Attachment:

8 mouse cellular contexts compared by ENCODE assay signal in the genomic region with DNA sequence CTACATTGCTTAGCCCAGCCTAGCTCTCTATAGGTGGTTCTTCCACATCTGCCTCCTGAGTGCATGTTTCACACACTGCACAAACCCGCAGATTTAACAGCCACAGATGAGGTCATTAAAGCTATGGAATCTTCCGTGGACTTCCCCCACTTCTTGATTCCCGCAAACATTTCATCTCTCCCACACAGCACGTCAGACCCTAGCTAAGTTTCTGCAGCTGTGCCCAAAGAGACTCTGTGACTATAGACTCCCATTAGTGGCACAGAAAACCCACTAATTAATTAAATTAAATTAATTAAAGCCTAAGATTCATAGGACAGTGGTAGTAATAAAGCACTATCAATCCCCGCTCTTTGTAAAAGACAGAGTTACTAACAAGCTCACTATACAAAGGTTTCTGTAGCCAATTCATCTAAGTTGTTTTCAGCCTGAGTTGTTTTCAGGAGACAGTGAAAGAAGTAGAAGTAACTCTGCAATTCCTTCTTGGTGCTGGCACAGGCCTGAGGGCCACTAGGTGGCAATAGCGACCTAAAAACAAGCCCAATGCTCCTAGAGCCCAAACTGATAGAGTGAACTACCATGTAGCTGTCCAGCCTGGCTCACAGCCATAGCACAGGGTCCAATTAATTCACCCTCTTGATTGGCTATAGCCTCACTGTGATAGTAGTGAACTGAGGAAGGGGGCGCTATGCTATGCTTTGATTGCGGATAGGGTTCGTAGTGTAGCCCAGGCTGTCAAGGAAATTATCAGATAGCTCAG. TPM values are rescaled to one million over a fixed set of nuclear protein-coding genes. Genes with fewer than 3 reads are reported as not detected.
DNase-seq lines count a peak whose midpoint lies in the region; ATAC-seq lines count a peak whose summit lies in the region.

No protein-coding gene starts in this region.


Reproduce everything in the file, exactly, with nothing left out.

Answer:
8 mouse cellular contexts compared by ENCODE assay signal in the genomic region with DNA sequence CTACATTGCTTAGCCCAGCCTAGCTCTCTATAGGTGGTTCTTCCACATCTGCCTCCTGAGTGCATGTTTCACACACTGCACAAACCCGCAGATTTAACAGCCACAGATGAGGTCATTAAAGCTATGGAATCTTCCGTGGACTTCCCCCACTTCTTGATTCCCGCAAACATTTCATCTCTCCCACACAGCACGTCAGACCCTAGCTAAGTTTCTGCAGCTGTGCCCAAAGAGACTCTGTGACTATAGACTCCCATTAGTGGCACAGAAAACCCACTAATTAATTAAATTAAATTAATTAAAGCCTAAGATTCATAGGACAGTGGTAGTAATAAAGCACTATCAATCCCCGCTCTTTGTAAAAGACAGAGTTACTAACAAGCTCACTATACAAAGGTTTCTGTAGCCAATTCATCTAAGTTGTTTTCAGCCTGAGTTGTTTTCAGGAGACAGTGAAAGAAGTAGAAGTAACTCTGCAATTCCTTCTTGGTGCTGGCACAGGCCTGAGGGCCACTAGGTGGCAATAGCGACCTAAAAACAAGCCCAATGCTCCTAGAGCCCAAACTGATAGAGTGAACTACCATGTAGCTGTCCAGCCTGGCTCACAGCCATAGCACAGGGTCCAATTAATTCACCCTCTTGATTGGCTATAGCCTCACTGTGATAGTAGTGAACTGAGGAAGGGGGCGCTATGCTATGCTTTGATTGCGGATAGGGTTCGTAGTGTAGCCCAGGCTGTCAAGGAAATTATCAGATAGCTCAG. TPM values are rescaled to one million over a fixed set of nuclear protein-coding genes. Genes with fewer than 3 reads are reported as not detected.
DNase-seq lines count a peak whose midpoint lies in the region; ATAC-seq lines count a peak whose summit lies in the region.

No protein-coding gene starts in this region.